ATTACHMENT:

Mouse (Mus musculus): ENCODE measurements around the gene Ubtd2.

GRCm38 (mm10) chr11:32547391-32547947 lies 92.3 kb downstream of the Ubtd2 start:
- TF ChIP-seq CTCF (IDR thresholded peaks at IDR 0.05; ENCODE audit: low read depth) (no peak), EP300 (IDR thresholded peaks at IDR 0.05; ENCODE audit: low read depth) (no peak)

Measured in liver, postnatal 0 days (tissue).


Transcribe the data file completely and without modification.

Mouse (Mus musculus): ENCODE measurements around the gene Ubtd2.

GRCm38 (mm10) chr11:32547391-32547947 lies 92.3 kb downstream of the Ubtd2 start:
- TF ChIP-seq CTCF (IDR thresholded peaks at IDR 0.05; ENCODE audit: low read depth) (no peak), EP300 (IDR thresholded peaks at IDR 0.05; ENCODE audit: low read depth) (no peak)

Measured in liver, postnatal 0 days (tissue).